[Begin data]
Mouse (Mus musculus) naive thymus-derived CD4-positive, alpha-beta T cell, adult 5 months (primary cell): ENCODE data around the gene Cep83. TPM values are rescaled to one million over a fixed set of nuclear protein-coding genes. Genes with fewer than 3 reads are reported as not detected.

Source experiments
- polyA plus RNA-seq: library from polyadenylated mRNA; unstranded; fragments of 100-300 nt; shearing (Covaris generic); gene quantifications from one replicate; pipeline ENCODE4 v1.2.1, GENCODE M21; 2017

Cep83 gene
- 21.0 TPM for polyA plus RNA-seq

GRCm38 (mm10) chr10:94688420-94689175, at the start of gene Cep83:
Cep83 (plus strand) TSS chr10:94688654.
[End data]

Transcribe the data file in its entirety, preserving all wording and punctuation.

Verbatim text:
Mouse (Mus musculus) naive thymus-derived CD4-positive, alpha-beta T cell, adult 5 months (primary cell): ENCODE data around the gene Cep83. TPM values are rescaled to one million over a fixed set of nuclear protein-coding genes. Genes with fewer than 3 reads are reported as not detected.

Source experiments
- polyA plus RNA-seq: library from polyadenylated mRNA; unstranded; fragments of 100-300 nt; shearing (Covaris generic); gene quantifications from one replicate; pipeline ENCODE4 v1.2.1, GENCODE M21; 2017

Cep83 gene
- 21.0 TPM for polyA plus RNA-seq

GRCm38 (mm10) chr10:94688420-94689175, at the start of gene Cep83:
Cep83 (plus strand) TSS chr10:94688654.